International AIDS Conference Must Focus on Combination Prevention Strategies to Fight AIDS Among Women
July 12, 2012
Highlighting statistics showing how HIV affects more women than men worldwide, Serra Sippel, president of the Center for Health and Gender Equity (CHANGE), writes in a Huffington Post "Global Motherhood" blog post, "The XIX International AIDS Conference is coming to Washington, D.C., in two weeks and it must be different from its predecessors for one reason: HIV is now a woman's plague." She continues, "Our HIV policies and interventions have to respond accordingly or we will never create the AIDS-free generation that [Secretary of State] Hillary Clinton and the Obama administration have committed to build -- where vertical transmission of HIV from a woman to her child is significantly reduced, where HIV-free girls and boys grow up with all the prevention options they need, and those who do acquire HIV have access to treatment."
"We can't afford to be myopic in our responses anymore. We have to focus on the whole package, or we're willingly putting an entire generation of women at risk," Sippel writes, saying that the employment of prevention methods unaccompanied by others will not fulfill their potential. Combination prevention is "logical: Give everyone affordable access to medical interventions, tools and information, and respect human rights," she states, adding, "It's also our only option if we're sincere about creating an AIDS-free generation, because it targets everyone, including women. And we can't even begin to address HIV if we don't address the majority of the pandemic" (7/11).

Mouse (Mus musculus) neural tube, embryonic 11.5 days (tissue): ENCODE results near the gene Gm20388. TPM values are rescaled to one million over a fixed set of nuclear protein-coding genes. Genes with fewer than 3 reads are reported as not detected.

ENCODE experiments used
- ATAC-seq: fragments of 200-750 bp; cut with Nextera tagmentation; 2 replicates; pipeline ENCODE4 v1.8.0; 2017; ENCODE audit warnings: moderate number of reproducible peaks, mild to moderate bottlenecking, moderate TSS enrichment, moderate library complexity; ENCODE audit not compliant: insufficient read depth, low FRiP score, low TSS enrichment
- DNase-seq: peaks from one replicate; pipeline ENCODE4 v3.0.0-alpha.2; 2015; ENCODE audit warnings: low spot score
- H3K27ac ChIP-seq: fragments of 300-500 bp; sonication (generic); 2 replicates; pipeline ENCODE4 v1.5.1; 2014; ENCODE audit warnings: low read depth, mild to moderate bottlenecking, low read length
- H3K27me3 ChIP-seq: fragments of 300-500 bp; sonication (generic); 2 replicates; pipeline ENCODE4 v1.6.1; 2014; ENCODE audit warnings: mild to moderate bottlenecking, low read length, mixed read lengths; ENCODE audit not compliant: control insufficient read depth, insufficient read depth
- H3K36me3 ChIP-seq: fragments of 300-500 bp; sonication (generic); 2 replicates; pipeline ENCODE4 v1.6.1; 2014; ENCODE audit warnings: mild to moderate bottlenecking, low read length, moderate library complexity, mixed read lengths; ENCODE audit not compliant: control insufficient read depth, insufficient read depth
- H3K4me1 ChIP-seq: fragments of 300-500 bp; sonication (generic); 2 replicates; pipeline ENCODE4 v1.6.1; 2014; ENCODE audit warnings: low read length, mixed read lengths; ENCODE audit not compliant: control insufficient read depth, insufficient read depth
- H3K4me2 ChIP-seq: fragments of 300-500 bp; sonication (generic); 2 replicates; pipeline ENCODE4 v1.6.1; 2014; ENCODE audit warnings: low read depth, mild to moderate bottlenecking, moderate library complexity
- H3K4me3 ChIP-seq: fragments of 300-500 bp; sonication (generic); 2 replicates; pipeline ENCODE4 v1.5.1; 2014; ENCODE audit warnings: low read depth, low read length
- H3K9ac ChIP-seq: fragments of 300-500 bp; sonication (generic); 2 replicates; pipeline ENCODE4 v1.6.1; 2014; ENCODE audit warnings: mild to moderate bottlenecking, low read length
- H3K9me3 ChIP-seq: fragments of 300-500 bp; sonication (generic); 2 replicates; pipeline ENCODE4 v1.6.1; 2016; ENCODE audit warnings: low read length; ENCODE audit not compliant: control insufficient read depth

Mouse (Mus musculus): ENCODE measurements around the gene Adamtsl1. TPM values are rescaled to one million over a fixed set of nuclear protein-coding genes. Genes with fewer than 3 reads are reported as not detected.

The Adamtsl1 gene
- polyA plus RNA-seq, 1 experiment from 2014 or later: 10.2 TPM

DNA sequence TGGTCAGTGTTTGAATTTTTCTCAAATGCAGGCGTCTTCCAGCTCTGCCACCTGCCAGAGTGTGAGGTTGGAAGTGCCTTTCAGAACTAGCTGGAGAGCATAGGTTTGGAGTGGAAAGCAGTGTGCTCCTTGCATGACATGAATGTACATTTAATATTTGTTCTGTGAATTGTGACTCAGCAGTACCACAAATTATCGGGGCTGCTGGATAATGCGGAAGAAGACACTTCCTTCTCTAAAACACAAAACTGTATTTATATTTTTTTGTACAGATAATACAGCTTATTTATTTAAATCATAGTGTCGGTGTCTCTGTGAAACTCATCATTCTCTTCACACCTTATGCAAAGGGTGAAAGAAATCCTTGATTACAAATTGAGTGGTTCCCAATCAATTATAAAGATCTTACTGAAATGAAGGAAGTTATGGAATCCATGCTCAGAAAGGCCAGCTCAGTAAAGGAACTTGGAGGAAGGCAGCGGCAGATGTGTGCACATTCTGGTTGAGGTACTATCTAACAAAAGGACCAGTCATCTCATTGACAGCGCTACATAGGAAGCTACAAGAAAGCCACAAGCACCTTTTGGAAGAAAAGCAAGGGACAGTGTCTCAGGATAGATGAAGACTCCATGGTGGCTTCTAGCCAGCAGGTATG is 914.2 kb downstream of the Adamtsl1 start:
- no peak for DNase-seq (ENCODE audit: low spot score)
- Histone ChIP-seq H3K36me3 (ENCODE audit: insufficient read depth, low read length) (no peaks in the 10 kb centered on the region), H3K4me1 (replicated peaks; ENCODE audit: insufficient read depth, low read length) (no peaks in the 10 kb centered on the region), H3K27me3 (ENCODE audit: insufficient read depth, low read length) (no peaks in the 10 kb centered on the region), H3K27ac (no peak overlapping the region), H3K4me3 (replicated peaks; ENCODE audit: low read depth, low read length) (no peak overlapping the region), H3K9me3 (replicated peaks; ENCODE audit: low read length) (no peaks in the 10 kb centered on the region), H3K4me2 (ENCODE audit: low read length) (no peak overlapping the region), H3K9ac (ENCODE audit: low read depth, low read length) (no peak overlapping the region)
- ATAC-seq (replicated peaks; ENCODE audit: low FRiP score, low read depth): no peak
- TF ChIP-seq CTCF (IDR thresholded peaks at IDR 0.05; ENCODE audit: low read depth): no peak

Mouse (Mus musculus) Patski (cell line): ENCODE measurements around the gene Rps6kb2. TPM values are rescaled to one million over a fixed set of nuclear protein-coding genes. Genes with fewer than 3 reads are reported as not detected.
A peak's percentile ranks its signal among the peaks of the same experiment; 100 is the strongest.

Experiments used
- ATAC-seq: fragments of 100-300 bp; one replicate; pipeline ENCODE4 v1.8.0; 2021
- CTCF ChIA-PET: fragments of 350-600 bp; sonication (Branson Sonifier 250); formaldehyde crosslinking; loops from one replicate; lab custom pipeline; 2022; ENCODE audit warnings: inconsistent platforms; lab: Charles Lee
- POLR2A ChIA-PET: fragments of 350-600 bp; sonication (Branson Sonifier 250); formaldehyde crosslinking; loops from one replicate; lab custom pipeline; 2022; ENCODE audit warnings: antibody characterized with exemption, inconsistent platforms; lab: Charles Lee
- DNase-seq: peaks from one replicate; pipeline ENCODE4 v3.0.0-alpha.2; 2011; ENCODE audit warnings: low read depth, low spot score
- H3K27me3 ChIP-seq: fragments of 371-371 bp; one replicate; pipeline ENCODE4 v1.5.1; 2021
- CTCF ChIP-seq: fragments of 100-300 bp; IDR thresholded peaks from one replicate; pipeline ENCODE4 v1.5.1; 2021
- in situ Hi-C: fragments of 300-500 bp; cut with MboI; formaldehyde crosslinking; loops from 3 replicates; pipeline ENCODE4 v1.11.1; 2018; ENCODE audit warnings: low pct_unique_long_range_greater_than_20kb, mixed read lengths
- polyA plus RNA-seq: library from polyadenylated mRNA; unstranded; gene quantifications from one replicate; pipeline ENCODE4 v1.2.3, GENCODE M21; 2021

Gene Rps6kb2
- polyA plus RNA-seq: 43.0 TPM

This article was provided by Henry J. Kaiser Family Foundation. It is a part of the publication Kaiser Daily Global Health Policy Report. Visit the Kaiser Family Foundation's website to find out more about their activities, publications and services.
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